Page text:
About

I'm Mike Pope. I live in the Seattle area. I've been a technical writer and editor for over 30 years. I'm interested in software, language, music, movies, books, motorcycles, travel, and ... well, lots of stuff.

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You do not really understand something unless you can explain it to your grandmother.

— Albert Einstein



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Blog Statistics

Dates
First entry - 6/27/2003
Most recent entry - 11/24/2014

Totals
Posts - 2316
Comments - 2504
Hits - 1,686,037

Averages
Entries/day - 0.56
Comments/entry - 1.08
Hits/day - 404

Updated every 30 minutes. Last: 10:03 PM Pacific


  12:12 AM

For some Friday Fun, a cartoon out of a recent edition of The New Yorker:


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  10:51 AM

I am endlessly amused by the sponsored links on Google that are driven off the current search term. Especially the ones -- eBay, Target -- that are, mmm, indiscriminate in what they want to sell you.

I was looking up the current time today and was offered this amazing deal:

[categories]   , [tags] Google

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  02:55 PM

Today we concentrate on people's opinions, I guess. Except for that teeth thing.

Grammar Girl's Strunk & Twite: An Unofficial Twitter Style Guide. Grammar Girl posts thoughts (more like commandments) on how to write tweets. [via Fritinancy]

Chew on this: We'll soon be able to grow replacement teeth. "Now comes tooth regeneration: growing teeth in adults, on demand, to replace missing ones. Soon." Finally, a good use for wisdom teeth.

The Secret saved my life! If you've ever wondered about all the hype around the book/CD/DVD The Secret and its claim to be able to improve your life just through the power of thinking, you might find this book review quite inspiring! [via (again) Fritinancy]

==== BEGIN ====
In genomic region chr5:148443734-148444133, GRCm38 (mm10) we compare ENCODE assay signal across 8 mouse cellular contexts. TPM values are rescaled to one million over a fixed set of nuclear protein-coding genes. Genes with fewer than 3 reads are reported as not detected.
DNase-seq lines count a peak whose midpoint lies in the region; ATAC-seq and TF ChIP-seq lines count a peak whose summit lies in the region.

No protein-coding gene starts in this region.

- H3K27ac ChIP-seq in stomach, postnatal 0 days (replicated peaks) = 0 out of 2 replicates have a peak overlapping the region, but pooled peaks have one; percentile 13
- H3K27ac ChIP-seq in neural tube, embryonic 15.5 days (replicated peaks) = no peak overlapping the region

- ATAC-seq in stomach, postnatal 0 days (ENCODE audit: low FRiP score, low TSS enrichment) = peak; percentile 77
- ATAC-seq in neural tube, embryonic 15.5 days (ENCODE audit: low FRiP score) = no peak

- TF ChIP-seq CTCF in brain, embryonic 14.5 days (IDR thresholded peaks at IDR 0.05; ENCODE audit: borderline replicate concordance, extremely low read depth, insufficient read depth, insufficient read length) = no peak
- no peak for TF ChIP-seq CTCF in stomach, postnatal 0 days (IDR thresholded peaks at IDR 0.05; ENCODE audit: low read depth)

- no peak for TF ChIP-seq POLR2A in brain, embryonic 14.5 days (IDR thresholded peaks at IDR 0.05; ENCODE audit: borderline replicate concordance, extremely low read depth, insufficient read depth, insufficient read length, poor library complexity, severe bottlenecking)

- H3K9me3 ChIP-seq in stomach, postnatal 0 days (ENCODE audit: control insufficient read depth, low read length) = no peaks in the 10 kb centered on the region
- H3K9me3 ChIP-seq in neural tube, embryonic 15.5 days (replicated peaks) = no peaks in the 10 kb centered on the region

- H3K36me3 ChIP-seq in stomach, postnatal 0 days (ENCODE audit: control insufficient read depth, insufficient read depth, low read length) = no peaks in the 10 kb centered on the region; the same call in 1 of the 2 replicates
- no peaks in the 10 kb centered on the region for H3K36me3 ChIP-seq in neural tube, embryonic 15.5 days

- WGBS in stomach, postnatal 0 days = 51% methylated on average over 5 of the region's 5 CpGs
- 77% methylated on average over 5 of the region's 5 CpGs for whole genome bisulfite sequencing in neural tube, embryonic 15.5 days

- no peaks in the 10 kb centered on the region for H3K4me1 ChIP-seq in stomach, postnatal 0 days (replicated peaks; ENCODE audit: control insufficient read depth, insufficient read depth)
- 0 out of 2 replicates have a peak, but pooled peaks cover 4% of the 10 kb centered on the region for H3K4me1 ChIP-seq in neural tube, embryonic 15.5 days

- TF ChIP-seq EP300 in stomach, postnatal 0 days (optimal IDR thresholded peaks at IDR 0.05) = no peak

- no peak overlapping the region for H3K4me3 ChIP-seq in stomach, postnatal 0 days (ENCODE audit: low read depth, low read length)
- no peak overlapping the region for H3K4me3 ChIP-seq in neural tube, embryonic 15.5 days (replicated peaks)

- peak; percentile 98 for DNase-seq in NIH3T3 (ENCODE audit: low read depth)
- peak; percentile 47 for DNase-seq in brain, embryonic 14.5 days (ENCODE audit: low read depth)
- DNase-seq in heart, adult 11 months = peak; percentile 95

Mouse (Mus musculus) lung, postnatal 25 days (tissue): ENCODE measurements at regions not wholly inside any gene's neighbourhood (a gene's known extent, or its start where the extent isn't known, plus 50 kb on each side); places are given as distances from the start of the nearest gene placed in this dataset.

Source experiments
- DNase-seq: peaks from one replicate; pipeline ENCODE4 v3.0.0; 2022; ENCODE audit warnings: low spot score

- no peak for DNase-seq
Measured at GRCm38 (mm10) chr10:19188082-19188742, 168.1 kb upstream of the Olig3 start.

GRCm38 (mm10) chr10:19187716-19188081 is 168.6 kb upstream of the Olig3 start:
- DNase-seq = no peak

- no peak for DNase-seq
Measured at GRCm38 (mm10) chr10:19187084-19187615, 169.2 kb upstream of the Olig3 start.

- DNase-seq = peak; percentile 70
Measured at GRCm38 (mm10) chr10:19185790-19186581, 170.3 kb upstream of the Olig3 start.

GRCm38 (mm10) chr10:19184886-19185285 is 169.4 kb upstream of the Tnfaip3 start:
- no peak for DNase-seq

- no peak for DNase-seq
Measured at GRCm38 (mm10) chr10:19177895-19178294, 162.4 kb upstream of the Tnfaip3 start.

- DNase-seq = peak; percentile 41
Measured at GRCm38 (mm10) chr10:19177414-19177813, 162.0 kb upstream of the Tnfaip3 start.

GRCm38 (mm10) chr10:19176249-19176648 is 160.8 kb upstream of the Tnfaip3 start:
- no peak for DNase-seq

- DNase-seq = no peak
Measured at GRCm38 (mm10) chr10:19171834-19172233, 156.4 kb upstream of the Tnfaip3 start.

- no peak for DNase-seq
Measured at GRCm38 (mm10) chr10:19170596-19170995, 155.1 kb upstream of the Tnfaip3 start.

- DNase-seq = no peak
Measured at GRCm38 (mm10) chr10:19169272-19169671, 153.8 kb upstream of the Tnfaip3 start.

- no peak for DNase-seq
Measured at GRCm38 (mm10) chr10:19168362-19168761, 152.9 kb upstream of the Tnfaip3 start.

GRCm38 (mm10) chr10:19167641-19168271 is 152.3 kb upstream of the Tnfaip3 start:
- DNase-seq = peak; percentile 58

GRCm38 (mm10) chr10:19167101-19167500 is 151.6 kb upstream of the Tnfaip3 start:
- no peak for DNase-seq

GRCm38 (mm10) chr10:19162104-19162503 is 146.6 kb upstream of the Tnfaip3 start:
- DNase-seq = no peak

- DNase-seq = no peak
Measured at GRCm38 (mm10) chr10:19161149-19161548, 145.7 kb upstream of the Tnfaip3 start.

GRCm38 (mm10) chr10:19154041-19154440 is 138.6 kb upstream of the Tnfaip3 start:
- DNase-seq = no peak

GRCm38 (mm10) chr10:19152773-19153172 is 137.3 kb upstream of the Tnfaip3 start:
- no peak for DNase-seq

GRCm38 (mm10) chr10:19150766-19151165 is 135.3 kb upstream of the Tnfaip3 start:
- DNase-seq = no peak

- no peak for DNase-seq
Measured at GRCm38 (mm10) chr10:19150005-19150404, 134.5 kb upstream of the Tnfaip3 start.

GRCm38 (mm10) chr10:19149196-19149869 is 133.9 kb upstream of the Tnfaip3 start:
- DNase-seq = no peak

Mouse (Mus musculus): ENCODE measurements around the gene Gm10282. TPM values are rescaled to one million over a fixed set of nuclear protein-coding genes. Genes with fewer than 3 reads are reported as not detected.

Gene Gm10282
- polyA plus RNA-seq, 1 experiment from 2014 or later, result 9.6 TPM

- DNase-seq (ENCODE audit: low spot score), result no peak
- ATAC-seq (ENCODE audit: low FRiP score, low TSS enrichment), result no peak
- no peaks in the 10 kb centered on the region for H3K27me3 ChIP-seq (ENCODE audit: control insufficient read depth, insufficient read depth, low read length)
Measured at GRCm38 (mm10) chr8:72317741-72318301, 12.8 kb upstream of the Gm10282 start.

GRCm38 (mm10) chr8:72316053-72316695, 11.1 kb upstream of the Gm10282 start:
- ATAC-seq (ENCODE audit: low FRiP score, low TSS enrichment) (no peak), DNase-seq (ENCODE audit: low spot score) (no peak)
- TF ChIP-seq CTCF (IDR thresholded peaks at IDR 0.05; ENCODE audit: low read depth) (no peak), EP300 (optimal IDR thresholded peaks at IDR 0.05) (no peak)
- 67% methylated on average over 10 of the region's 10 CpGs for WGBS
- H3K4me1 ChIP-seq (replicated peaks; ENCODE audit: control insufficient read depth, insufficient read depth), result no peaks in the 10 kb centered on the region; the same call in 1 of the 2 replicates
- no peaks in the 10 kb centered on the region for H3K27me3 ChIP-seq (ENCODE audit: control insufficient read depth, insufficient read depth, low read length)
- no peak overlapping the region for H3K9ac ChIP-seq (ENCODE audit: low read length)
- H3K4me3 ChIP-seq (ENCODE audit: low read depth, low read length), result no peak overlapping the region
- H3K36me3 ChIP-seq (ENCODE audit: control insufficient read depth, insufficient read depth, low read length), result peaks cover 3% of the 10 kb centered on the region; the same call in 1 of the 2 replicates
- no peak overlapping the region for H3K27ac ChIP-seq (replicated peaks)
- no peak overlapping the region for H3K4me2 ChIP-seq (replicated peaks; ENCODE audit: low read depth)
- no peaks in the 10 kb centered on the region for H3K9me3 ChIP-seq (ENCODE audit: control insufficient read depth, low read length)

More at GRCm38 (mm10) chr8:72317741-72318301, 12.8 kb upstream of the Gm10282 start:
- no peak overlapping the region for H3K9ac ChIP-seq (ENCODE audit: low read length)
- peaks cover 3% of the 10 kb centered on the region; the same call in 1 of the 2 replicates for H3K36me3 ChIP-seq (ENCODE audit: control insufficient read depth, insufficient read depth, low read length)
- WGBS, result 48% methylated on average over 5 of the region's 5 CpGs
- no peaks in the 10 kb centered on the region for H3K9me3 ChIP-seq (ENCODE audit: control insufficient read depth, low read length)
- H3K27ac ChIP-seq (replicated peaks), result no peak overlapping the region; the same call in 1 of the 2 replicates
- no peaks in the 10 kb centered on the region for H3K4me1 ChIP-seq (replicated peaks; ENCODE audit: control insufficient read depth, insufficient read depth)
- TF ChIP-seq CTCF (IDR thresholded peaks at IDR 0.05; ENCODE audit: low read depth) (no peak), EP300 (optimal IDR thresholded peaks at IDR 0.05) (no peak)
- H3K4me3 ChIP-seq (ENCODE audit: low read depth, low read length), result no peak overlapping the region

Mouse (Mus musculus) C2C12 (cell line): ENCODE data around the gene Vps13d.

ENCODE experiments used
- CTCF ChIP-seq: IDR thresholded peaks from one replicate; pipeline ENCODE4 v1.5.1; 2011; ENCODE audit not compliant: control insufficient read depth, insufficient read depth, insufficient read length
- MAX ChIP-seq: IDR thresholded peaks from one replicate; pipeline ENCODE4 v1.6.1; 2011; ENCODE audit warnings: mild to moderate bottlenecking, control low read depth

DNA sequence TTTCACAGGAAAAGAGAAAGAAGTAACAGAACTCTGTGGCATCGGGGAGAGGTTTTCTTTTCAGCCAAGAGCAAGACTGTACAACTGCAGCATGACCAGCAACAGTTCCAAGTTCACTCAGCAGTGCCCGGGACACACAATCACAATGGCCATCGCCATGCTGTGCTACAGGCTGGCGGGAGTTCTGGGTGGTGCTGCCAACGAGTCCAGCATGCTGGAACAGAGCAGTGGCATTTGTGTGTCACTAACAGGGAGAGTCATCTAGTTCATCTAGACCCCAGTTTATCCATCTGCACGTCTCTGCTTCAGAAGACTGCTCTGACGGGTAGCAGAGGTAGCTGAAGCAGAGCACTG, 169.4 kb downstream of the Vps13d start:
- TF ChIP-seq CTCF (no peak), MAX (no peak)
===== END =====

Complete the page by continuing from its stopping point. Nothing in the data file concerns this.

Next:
And speaking of Amazon reviews, have a look at the customer reviews for the Playmobil Security Check Point.


[via Friend Megan]

How to Give Directions. I take a professional interest in how people write up recipes and in how they give directions. Both can be harder than they appear. This, another entry in the eHow wiki, is excellent advice for the second of these challenges.

[categories]   , , , [tags] twitter, teeth, The Secret, Playmobil, directions

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  12:02 PM

Sort of a holiday-catalog theme going on here.

A behemoth of a knife! The ultimate Swiss Army knife. They claim it's the complete list, but it does not appear to have, for example, a USB flash drive. That might be a different Swiss Army knife company, tho.

Dogs Understand Fairness, Get Jealous, Study Finds. They even get petulant: "The unrewarded dogs eventually stopped cooperating."

Bad Moon Rising. "Do you suffer from the heartache of Plumber's Butt?" DuluthTradingCompany.com has the solution for you.[1]


[via Friend Dennis]

Fortune this! What if Italian restaurants gave out fortune cookies? (Read the comments.) Sample: "Teach a man to fish and you feed him for a day. Send him to sleep with the fishes and he never needs to be fed again." [via Fritinancy]


[1] We are fans of this catalog, actually. I love that they have a section for "dog stuff."

[categories]   , , [tags] swiss army knife, plumber's butt, t-shirts, dogs, jealousy, fortune cookie

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  01:33 PM

Getting toward gift-giving season. Let the crass ads begin ...